Author Topic: BS3 Carb Level  (Read 490 times)

Offline Cabin

  • BeerSmith Brewer
  • ***
  • Posts: 37
  • BeerSmith 2 Rocks!
    • Flickr Photos
BS3 Carb Level
« on: December 20, 2019, 01:18:22 PM »
Hey everyone
I want to use a carbonation profile that uses 40psi for 36hrs. but I don't know how to adjust the field Carb Level - Vols.

Is this something I can change?

tx
Cabin
What were God?s thoughts when He created the world? - Albert Einstein

Offline Oginme

  • BeerSmith Grandmaster Brewer
  • *****
  • Posts: 2658
  • Goats, guitars, and a home brew; Life is good!
    • Longvu LaManchas
Re: BS3 Carb Level
« Reply #1 on: December 22, 2019, 10:08:44 AM »
The carbonation profile gives you the pressure needed to achieve a given temperature and carbonation level desired.  It does not cover nor gives recommendations on carbonation methods such as burst carbonating.  It assumes a set pressure at a set temperature and waiting for the beer and gas to achieve equilibrium. 

There are numerous ways of achieving a desired carbonation level. A method such as burst carbonating such as setting the pressure up high (40 psi) for a short period of time (35 hrs) to rapidly induce the CO2 into becoming absorbed into the beer more rapidly and then dialing down to the target psi which matches your desired carbonation level.
Recycle your grains, feed them to a goat!

Offline Cabin

  • BeerSmith Brewer
  • ***
  • Posts: 37
  • BeerSmith 2 Rocks!
    • Flickr Photos
Re: BS3 Carb Level
« Reply #2 on: December 22, 2019, 12:15:10 PM »
Yes
This is exactly what I want to do:

There are numerous ways of achieving a desired carbonation level. A method such as burst carbonating such as setting the pressure up high (40 psi) for a short period of time (35 hrs) to rapidly induce the CO2 into becoming absorbed into the beer more rapidly and then dialing down to the target psi which matches your desired carbonation level.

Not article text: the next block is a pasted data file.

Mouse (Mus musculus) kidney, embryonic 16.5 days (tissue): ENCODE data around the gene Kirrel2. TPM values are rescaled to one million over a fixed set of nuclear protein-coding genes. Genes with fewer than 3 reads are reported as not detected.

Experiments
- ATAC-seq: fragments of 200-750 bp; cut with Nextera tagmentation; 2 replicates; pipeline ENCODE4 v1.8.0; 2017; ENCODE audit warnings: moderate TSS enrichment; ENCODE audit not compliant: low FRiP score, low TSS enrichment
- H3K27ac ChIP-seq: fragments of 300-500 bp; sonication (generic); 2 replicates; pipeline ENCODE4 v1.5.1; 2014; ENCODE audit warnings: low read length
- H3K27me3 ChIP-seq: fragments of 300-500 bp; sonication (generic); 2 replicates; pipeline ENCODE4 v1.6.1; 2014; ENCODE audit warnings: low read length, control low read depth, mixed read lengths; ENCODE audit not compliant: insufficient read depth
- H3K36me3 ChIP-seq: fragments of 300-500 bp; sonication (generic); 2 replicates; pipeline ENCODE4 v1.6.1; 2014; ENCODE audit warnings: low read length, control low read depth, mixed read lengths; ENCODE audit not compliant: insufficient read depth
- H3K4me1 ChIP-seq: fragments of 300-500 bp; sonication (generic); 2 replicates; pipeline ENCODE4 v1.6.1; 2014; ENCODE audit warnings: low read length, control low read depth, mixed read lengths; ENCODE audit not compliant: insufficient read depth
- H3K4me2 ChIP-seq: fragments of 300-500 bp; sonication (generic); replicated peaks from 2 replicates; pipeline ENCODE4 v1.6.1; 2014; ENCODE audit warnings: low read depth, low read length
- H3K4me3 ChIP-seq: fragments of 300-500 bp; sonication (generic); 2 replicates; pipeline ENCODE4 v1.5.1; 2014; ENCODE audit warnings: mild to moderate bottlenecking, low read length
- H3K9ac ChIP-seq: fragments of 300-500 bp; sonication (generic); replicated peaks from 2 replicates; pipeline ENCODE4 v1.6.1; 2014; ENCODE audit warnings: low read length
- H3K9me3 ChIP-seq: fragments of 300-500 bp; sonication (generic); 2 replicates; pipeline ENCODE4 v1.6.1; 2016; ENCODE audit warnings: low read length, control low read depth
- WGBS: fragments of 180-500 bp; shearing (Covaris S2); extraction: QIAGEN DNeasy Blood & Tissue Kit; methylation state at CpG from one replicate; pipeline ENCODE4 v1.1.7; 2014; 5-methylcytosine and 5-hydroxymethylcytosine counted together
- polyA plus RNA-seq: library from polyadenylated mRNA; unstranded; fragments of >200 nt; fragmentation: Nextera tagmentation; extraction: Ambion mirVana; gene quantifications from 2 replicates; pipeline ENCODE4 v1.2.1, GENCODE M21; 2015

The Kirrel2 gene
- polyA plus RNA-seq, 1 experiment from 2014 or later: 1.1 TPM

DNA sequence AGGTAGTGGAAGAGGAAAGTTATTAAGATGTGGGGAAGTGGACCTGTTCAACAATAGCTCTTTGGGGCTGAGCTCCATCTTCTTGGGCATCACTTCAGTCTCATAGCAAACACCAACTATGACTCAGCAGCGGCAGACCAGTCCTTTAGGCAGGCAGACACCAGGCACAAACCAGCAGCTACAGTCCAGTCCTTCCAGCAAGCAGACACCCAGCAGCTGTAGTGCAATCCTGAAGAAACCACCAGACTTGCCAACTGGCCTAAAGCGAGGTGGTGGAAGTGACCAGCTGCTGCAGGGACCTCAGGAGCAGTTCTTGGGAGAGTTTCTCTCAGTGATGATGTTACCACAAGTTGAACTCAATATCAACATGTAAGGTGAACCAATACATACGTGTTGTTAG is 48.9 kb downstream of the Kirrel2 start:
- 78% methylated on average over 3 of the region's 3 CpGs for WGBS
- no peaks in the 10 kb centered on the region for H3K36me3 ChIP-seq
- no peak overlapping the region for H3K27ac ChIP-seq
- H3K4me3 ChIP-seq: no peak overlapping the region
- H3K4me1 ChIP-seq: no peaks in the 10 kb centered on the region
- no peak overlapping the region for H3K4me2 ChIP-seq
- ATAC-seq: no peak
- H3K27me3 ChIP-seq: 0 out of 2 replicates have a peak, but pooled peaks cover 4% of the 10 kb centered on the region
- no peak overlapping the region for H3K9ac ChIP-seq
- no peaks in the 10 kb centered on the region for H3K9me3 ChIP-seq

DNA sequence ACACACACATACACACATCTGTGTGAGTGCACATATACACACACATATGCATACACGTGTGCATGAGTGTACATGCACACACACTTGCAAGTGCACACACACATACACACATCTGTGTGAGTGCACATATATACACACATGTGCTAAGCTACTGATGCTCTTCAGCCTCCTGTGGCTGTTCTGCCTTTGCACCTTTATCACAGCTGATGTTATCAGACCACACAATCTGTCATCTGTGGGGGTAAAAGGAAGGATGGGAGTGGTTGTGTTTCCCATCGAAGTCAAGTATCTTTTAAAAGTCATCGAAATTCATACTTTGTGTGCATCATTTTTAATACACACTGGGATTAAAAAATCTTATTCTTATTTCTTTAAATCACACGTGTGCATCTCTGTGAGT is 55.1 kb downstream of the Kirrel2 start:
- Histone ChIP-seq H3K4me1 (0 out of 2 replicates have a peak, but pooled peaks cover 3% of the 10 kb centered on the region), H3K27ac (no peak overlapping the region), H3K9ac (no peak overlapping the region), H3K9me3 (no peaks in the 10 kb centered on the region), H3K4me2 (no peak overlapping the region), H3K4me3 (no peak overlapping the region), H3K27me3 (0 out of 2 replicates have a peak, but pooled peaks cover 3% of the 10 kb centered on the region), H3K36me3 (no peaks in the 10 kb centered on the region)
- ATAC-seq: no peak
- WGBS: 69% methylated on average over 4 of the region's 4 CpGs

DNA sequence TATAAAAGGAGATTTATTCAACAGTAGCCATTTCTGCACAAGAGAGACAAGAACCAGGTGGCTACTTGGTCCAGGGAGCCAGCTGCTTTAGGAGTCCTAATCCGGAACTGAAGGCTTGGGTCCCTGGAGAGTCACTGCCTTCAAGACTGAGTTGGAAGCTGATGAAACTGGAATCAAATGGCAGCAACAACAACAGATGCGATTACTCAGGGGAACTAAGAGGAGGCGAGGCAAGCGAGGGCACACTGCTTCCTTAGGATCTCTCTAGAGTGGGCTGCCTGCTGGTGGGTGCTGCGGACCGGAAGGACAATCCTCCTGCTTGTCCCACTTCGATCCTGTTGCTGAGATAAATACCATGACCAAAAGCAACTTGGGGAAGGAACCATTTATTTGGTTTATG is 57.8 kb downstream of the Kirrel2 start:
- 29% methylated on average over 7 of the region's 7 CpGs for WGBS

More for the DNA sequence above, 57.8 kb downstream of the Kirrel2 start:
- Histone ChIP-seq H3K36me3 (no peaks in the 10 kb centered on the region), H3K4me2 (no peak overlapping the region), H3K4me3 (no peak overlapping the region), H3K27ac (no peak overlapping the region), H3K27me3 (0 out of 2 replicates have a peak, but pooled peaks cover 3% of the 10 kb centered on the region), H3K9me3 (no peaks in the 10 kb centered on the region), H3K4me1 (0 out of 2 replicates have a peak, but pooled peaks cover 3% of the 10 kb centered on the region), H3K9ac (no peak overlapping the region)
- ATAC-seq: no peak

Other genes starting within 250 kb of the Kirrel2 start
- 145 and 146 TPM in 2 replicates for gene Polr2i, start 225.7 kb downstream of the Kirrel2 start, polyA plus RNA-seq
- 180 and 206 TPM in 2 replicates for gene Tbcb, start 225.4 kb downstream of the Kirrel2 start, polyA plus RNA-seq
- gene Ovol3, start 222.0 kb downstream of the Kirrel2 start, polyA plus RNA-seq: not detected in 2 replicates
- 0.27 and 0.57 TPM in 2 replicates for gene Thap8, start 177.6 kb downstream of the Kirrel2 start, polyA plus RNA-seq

So from what I am gleaning from your statement is that there is no way to configure BS3 to achieve this?

What were God?s thoughts when He created the world? - Albert Einstein

Offline Oginme

  • BeerSmith Grandmaster Brewer
  • *****
  • Posts: 2658
  • Goats, guitars, and a home brew; Life is good!
    • Longvu LaManchas
Re: BS3 Carb Level
« Reply #3 on: December 22, 2019, 12:29:27 PM »
As stated, BeerSmith will give you the pressure needed at a given temperature to give you the level of carbonation you set in the recipe.  You can use the notes in your recipe or carbonation profile to specify how you want to get to the carbonation level but the program does not have the ability to specify a burst carbonation profile in time/temperature/pressure schedule.
Recycle your grains, feed them to a goat!

Offline brewfun

  • BeerSmith Grandmaster Brewer
  • *****
  • Posts: 2206
  • STAND BACK! I'm going to try Science!
Re: BS3 Carb Level
« Reply #4 on: December 23, 2019, 07:55:18 AM »
So from what I am gleaning from your statement is that there is no way to configure BS3 to achieve this?

Correct. BeerSmith sets a target head pressure for equilibrium according to Henry's Law. I don't know of any program that does a gradient profile. If you do, please share it with us.

A critical factor missing from your method is temperature. Are you cooling the beer at the same time or is there a set temperature? This will have a significant effect on how fast and how much CO2 is dissolved. Are you shaking the keg as you carbonate it?



Beer Appreciation is the space between pints.

Offline Kevin58

  • BeerSmith Grandmaster Brewer
  • *****
  • Posts: 389
  • I make beer. Not a style.
Re: BS3 Carb Level
« Reply #5 on: December 23, 2019, 08:50:52 AM »
Another way to carbonate is the good ol' set-it-and-forget-it method. Hook your keg to the gas line and set the regulator to serving pressure and just leave it there. My keezer is set to 40F and my regulator at about 12 PSI and my beer is ready in as little as 4 days although 7 to 10 is usually better. With this method the Beersmith carbonation profile works very well. That being said however instead of the Beersmith tool I just keep a chart like the one attached posted near my keezer.
« Last Edit: December 23, 2019, 08:52:48 AM by Kevin58 »
If you?re stressing over homebrewing, you?re doing something wrong.
- Denny Conn